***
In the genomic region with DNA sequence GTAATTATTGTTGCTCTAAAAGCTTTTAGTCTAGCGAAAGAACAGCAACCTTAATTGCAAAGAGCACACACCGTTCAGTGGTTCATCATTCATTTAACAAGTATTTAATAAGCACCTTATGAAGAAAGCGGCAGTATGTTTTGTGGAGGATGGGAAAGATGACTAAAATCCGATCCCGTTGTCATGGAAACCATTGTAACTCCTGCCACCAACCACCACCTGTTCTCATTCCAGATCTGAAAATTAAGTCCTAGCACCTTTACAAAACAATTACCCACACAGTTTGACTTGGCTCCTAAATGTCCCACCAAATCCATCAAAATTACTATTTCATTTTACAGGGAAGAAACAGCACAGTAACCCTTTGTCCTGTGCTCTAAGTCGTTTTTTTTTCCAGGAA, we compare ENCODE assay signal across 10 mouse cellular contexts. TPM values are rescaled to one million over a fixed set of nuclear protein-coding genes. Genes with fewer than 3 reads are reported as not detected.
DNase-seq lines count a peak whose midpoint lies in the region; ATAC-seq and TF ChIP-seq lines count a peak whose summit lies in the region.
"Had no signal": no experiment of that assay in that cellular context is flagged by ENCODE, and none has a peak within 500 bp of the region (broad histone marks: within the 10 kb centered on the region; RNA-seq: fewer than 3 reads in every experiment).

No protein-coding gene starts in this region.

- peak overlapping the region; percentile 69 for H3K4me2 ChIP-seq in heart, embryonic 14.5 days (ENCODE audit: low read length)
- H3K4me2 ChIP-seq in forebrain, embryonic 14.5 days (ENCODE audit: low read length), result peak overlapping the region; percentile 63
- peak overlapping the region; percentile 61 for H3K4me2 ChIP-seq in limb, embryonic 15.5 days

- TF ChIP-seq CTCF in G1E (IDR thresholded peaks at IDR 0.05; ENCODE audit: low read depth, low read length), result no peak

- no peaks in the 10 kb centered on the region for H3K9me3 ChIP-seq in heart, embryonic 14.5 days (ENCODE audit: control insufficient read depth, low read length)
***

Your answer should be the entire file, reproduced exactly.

In the genomic region with DNA sequence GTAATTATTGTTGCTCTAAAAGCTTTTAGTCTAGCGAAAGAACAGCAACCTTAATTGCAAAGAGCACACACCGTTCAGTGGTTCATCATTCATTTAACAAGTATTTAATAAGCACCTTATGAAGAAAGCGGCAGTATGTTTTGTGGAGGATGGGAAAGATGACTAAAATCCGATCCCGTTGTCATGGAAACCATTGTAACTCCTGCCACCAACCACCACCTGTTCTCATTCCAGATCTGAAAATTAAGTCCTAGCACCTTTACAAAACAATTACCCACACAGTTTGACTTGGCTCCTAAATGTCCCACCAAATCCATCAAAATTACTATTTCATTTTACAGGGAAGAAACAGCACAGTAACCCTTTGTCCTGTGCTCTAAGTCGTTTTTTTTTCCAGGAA, we compare ENCODE assay signal across 10 mouse cellular contexts. TPM values are rescaled to one million over a fixed set of nuclear protein-coding genes. Genes with fewer than 3 reads are reported as not detected.
DNase-seq lines count a peak whose midpoint lies in the region; ATAC-seq and TF ChIP-seq lines count a peak whose summit lies in the region.
"Had no signal": no experiment of that assay in that cellular context is flagged by ENCODE, and none has a peak within 500 bp of the region (broad histone marks: within the 10 kb centered on the region; RNA-seq: fewer than 3 reads in every experiment).

No protein-coding gene starts in this region.

- peak overlapping the region; percentile 69 for H3K4me2 ChIP-seq in heart, embryonic 14.5 days (ENCODE audit: low read length)
- H3K4me2 ChIP-seq in forebrain, embryonic 14.5 days (ENCODE audit: low read length), result peak overlapping the region; percentile 63
- peak overlapping the region; percentile 61 for H3K4me2 ChIP-seq in limb, embryonic 15.5 days

- TF ChIP-seq CTCF in G1E (IDR thresholded peaks at IDR 0.05; ENCODE audit: low read depth, low read length), result no peak

- no peaks in the 10 kb centered on the region for H3K9me3 ChIP-seq in heart, embryonic 14.5 days (ENCODE audit: control insufficient read depth, low read length)